The future of the low-carrier airline, FastJet, is at the crossroads following its simmering wrangle between the UK-based aviation company and Kenya’s Fly 540 -- a long-standing bill of $7m/- (Sh11.2 billion).
But as FastJet moved quickly to assure its customers and the general public that its operations wouldn’t be halted, its partner from Kenya, Fly 540 insisted that it has withdrawn the operation licence effective Wednesday pending the more pays from the UK based airline.
On Wednesday this week, Fly 540 authorities announced that the firm would withdraw the leniences it had granted to FastJet Africa to operate in Tanzania, Angola and Ghana due to the unpaid fees for the purchase of its interest in Fly 540.
The legal dispute between the two air lines -- FastJet and Fly 540 -- has all ready been committed to the Tanzania Civil Aviation Authority of which it received the copies from these firms.
Details of the dispute emerged a few days ago after Fly 540 said it was lodging legal action over a $6.78 million debt which FastJet is alleged to have failed to settled
However, FastJet has since denied the allegation.
Briefing reporters in Dar es Salaam yesterday, the FastJet Commercial Manager, Jean Uku said in response to recent reports by David Lenigas, Chairman of FastJet and Chairman of Fly 540 Aviation Limited confirmed that there was no valid brand or management agreement between these two airlines, nor any other Fly 540 association Companies in Africa.
According to FastJet, the Board of Directors of Fly540 Kenya has never met to even consider this issue, and this has since been confirmed by other directors.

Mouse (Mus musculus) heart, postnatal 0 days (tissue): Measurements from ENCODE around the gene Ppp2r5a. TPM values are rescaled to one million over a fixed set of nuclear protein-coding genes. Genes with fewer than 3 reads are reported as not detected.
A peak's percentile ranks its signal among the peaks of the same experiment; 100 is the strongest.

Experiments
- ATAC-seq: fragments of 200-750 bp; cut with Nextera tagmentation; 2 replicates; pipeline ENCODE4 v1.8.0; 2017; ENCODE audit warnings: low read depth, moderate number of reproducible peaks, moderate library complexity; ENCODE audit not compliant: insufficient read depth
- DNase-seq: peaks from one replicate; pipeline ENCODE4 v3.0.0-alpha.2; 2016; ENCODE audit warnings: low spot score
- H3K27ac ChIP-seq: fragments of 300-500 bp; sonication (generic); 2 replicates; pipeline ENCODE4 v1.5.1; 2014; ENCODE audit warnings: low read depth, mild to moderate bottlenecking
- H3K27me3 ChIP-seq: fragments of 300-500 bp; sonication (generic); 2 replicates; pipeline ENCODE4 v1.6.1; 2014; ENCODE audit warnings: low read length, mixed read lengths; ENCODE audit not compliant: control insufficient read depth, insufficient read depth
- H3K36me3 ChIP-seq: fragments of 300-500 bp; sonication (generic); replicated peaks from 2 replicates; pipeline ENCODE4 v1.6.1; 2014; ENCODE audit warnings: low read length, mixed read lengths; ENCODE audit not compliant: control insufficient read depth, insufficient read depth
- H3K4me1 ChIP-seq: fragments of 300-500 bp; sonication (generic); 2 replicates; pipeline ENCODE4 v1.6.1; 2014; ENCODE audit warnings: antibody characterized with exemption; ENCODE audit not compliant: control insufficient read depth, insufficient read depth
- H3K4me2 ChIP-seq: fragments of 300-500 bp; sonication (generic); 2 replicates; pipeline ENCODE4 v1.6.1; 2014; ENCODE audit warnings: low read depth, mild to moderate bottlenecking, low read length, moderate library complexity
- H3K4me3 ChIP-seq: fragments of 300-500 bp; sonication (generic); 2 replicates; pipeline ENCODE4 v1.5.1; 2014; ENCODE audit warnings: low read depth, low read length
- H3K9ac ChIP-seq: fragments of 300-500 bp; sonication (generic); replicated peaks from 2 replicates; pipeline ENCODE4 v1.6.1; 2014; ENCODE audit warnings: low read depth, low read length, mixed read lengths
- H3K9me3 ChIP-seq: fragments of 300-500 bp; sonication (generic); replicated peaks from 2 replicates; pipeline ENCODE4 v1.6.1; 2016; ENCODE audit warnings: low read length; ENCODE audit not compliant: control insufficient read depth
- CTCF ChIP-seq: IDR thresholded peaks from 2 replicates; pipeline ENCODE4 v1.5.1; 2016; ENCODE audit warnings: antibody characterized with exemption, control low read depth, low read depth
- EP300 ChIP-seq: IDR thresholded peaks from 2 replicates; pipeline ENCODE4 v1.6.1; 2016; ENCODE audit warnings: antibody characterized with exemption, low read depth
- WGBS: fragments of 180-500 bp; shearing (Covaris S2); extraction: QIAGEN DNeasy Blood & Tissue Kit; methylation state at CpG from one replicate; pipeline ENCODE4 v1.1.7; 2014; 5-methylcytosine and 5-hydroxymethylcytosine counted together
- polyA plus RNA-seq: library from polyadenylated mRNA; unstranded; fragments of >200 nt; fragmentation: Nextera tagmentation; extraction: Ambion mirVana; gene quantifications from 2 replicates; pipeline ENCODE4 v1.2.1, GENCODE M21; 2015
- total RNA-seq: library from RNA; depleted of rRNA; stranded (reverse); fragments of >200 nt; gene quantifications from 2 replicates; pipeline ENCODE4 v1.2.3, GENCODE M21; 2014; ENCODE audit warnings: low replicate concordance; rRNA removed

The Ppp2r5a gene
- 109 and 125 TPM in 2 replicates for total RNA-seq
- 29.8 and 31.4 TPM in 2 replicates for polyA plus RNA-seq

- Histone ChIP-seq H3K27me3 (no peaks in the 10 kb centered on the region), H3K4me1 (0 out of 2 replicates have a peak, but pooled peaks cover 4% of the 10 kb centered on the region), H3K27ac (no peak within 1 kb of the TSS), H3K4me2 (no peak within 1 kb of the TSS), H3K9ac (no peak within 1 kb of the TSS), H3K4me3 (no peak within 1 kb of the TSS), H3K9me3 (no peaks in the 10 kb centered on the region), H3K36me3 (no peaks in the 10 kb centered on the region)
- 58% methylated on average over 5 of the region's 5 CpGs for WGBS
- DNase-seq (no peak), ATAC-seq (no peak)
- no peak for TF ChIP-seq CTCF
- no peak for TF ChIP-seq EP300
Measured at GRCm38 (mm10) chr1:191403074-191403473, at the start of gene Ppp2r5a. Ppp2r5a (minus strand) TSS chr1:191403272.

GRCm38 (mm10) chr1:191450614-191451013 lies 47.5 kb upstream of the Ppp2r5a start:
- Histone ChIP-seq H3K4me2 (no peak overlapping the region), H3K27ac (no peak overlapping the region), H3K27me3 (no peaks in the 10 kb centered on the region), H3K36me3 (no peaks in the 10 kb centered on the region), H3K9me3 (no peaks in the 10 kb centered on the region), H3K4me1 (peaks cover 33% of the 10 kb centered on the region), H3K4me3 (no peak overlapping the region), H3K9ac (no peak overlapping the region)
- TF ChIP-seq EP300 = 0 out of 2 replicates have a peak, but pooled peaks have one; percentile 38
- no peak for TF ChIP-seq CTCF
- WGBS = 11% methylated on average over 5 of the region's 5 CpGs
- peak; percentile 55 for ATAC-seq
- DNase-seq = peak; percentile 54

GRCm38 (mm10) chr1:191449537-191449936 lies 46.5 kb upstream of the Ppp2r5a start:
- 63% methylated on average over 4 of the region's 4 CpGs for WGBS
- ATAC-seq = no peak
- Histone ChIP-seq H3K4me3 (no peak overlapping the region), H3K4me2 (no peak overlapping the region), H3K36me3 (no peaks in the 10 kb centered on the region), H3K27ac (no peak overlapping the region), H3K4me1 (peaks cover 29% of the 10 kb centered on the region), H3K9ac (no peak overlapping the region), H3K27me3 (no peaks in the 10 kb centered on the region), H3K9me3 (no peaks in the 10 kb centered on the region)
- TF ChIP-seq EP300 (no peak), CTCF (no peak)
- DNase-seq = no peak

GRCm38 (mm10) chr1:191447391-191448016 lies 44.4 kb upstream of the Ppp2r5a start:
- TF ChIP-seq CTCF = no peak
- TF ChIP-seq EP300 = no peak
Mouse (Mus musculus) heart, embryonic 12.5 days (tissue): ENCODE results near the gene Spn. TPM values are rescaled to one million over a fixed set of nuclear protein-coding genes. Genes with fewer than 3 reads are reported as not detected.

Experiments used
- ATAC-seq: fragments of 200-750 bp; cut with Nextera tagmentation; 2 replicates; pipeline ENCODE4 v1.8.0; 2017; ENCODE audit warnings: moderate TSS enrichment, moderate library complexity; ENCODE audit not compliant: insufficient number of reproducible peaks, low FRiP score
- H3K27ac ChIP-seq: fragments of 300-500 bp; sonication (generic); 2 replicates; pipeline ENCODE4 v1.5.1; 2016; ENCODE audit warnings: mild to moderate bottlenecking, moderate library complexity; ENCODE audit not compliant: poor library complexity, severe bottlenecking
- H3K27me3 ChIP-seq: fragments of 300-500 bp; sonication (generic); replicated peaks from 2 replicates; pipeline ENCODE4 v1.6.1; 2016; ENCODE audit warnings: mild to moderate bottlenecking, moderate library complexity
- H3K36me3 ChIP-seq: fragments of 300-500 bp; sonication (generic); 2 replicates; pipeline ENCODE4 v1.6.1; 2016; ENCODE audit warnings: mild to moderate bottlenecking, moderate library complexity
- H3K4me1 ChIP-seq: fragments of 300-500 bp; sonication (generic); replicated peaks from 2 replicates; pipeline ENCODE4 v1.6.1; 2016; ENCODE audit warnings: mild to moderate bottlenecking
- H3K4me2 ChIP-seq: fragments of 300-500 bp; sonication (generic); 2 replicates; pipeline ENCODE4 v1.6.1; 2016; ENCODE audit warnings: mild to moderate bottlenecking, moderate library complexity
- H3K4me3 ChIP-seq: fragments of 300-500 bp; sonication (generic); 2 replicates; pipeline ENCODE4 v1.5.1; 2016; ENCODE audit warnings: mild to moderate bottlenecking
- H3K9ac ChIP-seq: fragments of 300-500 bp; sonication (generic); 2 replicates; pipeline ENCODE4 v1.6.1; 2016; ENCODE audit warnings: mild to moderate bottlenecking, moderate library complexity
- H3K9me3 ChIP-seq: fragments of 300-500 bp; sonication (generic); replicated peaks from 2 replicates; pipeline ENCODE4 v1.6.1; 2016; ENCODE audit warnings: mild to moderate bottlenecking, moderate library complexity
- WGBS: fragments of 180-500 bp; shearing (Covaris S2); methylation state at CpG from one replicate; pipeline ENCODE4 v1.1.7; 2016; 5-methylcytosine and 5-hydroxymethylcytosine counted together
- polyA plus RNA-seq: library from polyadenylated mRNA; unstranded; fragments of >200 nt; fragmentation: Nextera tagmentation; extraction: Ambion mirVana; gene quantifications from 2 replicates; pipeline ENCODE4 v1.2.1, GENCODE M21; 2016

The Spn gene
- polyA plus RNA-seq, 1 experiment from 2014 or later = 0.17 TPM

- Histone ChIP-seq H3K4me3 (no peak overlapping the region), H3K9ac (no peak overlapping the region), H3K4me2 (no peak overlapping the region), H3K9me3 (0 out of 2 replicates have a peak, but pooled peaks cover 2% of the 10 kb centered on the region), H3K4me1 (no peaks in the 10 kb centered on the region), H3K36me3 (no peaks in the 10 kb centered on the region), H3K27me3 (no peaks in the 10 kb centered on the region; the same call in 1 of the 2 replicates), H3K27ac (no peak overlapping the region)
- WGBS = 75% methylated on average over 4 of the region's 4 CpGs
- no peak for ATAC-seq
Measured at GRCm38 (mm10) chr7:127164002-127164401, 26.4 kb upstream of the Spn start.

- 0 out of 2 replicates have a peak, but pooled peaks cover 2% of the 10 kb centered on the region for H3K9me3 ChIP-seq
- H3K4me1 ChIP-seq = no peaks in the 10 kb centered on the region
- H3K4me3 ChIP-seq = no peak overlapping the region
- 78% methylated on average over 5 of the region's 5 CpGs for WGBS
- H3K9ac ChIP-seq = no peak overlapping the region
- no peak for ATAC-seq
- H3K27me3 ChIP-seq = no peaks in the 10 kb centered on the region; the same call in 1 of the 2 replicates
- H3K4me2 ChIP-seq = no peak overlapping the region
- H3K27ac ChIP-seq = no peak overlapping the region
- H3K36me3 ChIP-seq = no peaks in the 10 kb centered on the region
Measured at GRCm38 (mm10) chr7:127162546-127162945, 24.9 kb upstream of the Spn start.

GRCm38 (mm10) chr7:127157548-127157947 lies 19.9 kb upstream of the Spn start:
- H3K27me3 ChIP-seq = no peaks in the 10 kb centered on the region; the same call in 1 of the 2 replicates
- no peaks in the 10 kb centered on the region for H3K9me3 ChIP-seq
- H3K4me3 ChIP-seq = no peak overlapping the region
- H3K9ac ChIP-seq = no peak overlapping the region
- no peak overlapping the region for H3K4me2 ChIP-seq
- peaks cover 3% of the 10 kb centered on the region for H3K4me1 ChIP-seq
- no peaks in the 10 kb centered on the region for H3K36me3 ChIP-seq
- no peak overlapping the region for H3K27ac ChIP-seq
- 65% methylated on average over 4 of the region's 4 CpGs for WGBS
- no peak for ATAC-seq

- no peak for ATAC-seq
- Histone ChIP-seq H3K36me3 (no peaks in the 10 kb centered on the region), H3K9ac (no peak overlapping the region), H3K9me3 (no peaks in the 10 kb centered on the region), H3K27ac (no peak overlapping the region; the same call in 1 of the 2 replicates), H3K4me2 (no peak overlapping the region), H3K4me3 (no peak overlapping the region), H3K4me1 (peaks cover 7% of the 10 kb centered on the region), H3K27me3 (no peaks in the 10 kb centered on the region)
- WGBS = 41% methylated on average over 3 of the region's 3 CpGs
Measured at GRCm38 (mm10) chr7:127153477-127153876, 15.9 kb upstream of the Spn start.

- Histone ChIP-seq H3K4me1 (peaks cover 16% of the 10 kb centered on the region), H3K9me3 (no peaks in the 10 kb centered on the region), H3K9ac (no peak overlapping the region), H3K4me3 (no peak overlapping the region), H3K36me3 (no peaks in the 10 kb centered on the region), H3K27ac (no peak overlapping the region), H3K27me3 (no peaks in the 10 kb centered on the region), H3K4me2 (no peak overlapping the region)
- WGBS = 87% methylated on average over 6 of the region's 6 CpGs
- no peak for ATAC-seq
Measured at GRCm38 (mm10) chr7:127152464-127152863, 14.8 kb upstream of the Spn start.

“It has been widely recognized by the public of Tanzania that this is nothing but an attempt to undermine our business credibility and reputation. We have at this time received much welcome public support,” Jean elaborated
Uku told reporters that FastJet had already paid 49 percent of Lon Rhow’s shares and that it would settle the rest soon.
She insisted that the company would not close down, and that they are not going to let anyone sabotage their business. She added that the fate of the commercial manager would be made public soon.
During the first three months of operation in Tanzania, the low cost carrier transported about 30,000 passengers, which is 70 percent occupancy per seat; and 40 percent of these passengers paid a low fair of $20, according to the company’s Chief Executive Officer, Ed Winter
She added that Fast Jet is operating on time with no cancelled or rescheduled of flight due to technical problem, and many of their flight arriving early than it scheduled.
David Lenigas, the FastJet Chairman, was quoted as saying that FastJet had paid Don Smith and his partners well in excess of US$6m/- for their interest in Fly540 for their interest and associated brands – but are now aggressively seeking to have their purchase contract enforced.
In June, 2012, FastJet’s parent company, a UK-based investment firm, Rubicon, paid $86m to secure 49% of Lonrho’s aviation business Fly540. Following the deal, FastJet became the holding company of Fly540, allowing it to use Fly540’s existing infrastructure, hubs and airline licences in Kenya, Tanzania, Angola and Ghana to operate. The low carrier airline deployed two Airbus A319s it has leased from Volito Aviation to begin its operations in Africa.
A year after its launch, FastJet expects to have 15 aircraft operating in the continent, five of which will be Airbus A319s. Another projection that FastJet is banking on is doubling Fly540’s current record of carrying 750,000 passengers in its first year of operations.